OTTAWA — After two days spent serving as a soapbox for Donald Trump, the 69-year-old military alliance known as the North Atlantic Treaty Organization has come out battered, bruised — but still breathing.
The unpredictable U.S. president — and his angry demand that allies such as Canada increase their defence spending — was very much the focal point during this week’s gathering in Brussels, with memories of last month’s disastrous G7 meeting in Quebec still fresh in the minds of many.
The stakes were high for the NATO countries and their leaders, given the growing threat of political and economic instability around the world, the ever-present threat of terrorism and recent aggression by Russia —whose forebear, the Soviet Union, the alliance was established to defend against back in 1949.
How well they fared depends on who you ask.
“It’s disturbing and even painful to watch, but NATO emerges significantly stronger as a result of Trump’s tactics, however unbecoming,” said retired Canadian Forces colonel Brett Boudreau, who spent three years at NATO headquarters as spokesman and adviser to the chairman of the NATO military committee.
Trump, who went into this week’s summit trailing grievances about the U.S. having spent decades taking up the slack for penny-pinching allies, came out of it singing NATO’s praises with his usual outsized flair, calling it a “finely tuned machine” that’s now “richer than it ever was.”
“There’s a great collegial spirit in that room that I don’t think they’ve had in many years,” he said. “They’re very strong. Very unified, very strong. No problem. No problem.”
That optimism was echoed by NATO Secretary General Jens Stoltenberg, who noted that leaders had agreed to a range of initiatives that would make the alliance stronger and better able to quickly respond to new and existing threats such as Russia and terrorism.
They include the addition of new headquarters units, one of which will focus on securing the North Atlantic, as well as having more troops ready to respond on short notice and a new NATO training mission in Iraq that Canada has offered to lead.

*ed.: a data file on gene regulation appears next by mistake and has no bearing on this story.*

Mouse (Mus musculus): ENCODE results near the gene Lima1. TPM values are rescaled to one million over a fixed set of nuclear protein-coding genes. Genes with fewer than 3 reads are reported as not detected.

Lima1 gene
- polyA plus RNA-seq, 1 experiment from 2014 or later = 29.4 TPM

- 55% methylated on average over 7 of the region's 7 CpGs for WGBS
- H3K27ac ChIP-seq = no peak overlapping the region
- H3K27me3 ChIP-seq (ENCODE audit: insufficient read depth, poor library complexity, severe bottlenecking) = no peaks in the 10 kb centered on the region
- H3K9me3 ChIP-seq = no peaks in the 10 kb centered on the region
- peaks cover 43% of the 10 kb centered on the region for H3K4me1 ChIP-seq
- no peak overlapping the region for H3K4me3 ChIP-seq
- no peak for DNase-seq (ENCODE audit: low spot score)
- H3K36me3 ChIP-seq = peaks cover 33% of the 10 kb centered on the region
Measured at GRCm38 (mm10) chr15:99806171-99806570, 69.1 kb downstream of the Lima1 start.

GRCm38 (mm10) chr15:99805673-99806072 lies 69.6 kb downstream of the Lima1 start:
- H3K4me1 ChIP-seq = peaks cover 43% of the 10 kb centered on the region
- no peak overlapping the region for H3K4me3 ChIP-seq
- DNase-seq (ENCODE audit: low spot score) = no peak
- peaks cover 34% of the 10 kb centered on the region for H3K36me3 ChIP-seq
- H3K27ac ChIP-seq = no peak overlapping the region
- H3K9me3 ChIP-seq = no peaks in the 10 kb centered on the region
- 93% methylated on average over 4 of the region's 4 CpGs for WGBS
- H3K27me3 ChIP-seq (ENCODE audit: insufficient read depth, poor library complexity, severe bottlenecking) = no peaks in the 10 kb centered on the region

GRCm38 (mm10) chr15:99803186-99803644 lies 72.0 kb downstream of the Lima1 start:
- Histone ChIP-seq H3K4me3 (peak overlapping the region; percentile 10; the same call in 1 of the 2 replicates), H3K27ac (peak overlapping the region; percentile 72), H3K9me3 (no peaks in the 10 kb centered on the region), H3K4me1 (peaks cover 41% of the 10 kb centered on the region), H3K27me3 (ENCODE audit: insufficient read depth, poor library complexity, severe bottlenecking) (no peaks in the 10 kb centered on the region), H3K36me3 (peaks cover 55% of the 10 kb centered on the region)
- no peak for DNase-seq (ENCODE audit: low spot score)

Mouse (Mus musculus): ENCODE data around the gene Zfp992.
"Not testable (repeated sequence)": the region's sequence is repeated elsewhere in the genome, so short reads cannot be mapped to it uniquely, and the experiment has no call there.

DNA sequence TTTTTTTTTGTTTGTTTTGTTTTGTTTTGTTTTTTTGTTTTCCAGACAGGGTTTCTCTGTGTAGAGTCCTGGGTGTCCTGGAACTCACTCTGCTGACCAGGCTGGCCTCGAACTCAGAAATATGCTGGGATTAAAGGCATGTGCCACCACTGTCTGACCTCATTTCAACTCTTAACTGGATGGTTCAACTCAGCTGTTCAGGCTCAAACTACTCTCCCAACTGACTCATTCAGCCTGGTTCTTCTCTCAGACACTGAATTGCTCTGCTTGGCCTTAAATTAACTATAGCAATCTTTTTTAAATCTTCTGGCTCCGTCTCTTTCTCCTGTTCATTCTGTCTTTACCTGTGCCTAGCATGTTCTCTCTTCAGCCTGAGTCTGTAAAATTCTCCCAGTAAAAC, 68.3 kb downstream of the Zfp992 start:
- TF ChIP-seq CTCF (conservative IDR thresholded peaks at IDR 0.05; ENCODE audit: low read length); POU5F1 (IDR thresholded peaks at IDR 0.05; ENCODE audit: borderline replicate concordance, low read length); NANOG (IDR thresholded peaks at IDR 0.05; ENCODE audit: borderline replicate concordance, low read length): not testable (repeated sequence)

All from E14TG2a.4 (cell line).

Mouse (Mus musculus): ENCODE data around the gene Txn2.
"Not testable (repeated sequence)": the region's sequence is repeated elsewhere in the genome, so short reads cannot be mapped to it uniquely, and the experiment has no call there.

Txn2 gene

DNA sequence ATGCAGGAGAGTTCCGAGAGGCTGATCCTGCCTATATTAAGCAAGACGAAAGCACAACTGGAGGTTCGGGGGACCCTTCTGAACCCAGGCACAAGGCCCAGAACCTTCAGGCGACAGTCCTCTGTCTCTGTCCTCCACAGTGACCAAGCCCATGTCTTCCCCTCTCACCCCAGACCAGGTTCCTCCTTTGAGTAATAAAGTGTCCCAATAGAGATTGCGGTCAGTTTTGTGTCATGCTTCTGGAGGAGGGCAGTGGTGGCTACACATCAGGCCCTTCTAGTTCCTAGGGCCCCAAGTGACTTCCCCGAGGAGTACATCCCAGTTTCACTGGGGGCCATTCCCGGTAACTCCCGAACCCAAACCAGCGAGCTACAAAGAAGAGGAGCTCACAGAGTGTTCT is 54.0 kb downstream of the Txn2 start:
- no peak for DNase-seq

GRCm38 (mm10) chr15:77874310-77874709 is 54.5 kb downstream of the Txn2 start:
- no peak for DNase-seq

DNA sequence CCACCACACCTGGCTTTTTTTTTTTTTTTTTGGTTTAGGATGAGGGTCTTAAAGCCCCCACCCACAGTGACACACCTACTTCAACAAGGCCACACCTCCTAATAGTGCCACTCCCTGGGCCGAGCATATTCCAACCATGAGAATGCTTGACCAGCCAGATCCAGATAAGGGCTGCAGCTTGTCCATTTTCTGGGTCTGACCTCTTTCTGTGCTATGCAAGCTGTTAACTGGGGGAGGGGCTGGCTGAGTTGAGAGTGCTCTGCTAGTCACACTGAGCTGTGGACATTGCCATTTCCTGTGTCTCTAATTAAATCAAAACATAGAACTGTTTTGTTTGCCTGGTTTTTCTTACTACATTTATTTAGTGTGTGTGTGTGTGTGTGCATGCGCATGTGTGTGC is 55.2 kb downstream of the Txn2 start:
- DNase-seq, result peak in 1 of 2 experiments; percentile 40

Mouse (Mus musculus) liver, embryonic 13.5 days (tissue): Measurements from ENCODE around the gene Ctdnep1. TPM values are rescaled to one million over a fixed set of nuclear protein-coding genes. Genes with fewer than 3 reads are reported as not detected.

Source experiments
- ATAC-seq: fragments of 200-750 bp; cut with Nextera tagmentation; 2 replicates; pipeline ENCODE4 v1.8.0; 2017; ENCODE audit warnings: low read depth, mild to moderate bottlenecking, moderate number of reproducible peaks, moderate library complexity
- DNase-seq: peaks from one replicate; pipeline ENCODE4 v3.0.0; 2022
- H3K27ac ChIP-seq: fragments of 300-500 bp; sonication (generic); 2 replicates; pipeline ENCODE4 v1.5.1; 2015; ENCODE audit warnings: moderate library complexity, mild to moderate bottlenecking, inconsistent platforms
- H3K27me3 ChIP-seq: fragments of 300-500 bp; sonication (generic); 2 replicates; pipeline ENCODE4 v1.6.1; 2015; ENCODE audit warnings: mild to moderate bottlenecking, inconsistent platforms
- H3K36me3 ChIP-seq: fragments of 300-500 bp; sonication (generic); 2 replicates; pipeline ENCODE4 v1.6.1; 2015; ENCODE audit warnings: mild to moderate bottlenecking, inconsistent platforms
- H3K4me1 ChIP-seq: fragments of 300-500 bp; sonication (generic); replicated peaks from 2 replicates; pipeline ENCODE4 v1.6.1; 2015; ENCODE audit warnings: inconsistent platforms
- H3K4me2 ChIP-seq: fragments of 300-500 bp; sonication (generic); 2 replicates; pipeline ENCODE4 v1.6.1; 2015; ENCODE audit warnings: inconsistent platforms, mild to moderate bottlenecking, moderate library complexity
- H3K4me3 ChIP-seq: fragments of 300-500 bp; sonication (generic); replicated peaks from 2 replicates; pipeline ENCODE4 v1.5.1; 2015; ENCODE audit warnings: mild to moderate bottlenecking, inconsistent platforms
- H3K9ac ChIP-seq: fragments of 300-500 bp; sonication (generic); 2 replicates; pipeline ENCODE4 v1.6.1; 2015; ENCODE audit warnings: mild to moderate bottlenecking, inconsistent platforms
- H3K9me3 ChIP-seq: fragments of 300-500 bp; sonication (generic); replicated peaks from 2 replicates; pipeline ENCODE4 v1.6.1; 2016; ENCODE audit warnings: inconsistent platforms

“Our decisions at the Brussels summit show that, as the world changes, Europe and North America stand together and act together in NATO,” Stoltenberg declared at the end of summit.
Of the secretary general, Trump said he “gives us total credit — meaning me, I guess, in this case. Total credit.”
On that point, he may not be entirely off base, said Boudreau.
“If, in the end, NATO nations including Canada feel compelled even if bullied to contribute more to their own and to collective defence and security, that’s a positive outcome.”
Others, such as University of Ottawa professor Roland Paris, who previously served as Trudeau’s foreign policy adviser, were left unimpressed with Trump’s approach, saying it could pose a danger to the alliance, whose very strength rests on unity.
“Trump did in Brussels what he has done elsewhere: He manufactured a crisis and then grandiosely claimed to have fixed it, leaving America’s allies bruised and irritated,” Paris said.
“That’s not a way to strengthen a partnership that has been the cornerstone of Western security for generations.”
Ever the showman, Trump appeared to set up a sequel for his squabble with NATO by repeatedly suggesting that members should spend four per cent of GDP on defence, rather than the agreed-upon target of two per cent — and wouldn’t rule out on leaving the alliance if members don’t pony up.